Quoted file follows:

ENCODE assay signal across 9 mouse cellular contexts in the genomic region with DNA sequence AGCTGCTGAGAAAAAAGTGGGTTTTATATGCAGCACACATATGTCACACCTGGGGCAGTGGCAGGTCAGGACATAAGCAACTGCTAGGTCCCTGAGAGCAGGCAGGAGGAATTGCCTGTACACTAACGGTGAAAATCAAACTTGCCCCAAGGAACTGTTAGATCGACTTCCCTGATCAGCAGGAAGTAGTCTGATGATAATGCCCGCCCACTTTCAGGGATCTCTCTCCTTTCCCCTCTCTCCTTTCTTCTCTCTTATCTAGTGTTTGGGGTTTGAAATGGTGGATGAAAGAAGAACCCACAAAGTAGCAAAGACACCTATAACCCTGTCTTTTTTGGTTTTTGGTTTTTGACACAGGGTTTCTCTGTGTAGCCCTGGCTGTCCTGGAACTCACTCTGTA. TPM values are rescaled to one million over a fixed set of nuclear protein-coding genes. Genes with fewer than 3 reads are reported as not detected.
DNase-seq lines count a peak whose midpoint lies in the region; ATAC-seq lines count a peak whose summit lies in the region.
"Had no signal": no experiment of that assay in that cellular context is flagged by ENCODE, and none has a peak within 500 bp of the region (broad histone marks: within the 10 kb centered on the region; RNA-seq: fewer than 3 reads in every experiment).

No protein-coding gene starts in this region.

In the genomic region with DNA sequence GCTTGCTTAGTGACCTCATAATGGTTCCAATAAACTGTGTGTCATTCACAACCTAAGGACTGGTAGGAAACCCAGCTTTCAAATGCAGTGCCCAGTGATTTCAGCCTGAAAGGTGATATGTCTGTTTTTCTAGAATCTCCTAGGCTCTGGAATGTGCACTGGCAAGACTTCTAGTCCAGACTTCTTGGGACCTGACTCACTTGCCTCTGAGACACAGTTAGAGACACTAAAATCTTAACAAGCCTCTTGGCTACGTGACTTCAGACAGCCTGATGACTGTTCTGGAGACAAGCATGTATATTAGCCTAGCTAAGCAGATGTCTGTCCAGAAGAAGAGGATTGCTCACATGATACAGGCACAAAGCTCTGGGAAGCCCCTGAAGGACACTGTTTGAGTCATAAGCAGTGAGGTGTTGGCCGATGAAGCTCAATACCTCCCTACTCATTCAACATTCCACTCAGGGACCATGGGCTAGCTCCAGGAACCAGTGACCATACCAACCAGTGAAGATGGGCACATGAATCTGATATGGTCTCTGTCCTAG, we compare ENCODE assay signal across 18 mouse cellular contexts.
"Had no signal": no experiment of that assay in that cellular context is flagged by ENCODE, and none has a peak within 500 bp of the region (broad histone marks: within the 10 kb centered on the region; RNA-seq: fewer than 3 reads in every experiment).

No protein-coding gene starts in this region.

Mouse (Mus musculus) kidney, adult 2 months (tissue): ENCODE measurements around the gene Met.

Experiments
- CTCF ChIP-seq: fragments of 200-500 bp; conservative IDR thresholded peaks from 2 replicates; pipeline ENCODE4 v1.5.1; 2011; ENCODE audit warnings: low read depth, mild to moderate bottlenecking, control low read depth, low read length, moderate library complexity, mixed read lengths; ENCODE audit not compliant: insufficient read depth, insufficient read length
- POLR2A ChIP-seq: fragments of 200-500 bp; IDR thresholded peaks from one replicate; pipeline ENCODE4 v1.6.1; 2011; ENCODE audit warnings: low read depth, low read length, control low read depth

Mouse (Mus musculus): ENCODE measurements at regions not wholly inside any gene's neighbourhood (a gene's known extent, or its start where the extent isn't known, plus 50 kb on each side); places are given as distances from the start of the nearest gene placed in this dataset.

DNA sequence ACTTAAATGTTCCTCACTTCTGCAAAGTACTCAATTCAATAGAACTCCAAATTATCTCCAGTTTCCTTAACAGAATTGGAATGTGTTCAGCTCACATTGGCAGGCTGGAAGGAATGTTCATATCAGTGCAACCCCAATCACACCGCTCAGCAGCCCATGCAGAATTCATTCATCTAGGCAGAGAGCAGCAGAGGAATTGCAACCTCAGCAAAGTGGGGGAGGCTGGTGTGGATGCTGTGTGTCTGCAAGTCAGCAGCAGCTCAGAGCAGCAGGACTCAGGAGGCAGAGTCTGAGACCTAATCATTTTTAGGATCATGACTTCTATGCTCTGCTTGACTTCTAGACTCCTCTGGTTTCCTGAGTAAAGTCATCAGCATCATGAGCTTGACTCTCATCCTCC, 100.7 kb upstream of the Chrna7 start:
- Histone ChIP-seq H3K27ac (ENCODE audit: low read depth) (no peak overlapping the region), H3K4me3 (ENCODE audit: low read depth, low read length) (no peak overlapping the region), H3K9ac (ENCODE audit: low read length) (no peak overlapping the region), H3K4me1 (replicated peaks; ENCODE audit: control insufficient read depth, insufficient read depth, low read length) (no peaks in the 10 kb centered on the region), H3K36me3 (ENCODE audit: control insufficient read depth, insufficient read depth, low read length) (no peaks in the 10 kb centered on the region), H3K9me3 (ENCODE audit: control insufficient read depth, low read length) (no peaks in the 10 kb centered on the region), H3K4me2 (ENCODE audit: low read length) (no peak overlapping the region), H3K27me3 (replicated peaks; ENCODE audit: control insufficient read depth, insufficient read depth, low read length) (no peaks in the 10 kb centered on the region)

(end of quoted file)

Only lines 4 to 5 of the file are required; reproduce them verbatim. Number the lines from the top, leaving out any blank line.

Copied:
No protein-coding gene starts in this region.

In the genomic region with DNA sequence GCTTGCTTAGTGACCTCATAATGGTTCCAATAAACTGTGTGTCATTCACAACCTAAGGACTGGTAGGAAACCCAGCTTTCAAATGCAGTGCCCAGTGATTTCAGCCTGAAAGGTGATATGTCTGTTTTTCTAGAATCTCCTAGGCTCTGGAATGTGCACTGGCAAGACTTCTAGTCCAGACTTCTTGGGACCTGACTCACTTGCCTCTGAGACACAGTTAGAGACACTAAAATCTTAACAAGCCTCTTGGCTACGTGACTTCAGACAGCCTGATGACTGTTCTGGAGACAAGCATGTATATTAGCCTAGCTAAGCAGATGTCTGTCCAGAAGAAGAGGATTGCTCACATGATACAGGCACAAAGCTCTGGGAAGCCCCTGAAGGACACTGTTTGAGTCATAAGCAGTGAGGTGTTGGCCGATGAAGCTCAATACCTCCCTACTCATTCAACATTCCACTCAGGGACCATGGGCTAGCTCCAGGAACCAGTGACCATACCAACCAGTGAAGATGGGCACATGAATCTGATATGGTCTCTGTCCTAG, we compare ENCODE assay signal across 18 mouse cellular contexts.